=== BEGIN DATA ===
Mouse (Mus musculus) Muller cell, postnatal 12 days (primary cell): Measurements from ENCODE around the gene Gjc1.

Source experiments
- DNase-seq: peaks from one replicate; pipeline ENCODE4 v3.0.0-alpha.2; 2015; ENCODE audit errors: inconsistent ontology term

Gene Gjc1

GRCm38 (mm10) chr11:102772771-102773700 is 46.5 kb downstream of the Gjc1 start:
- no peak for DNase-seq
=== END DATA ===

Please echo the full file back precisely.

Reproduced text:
Mouse (Mus musculus) Muller cell, postnatal 12 days (primary cell): Measurements from ENCODE around the gene Gjc1.

Source experiments
- DNase-seq: peaks from one replicate; pipeline ENCODE4 v3.0.0-alpha.2; 2015; ENCODE audit errors: inconsistent ontology term

Gene Gjc1

GRCm38 (mm10) chr11:102772771-102773700 is 46.5 kb downstream of the Gjc1 start:
- no peak for DNase-seq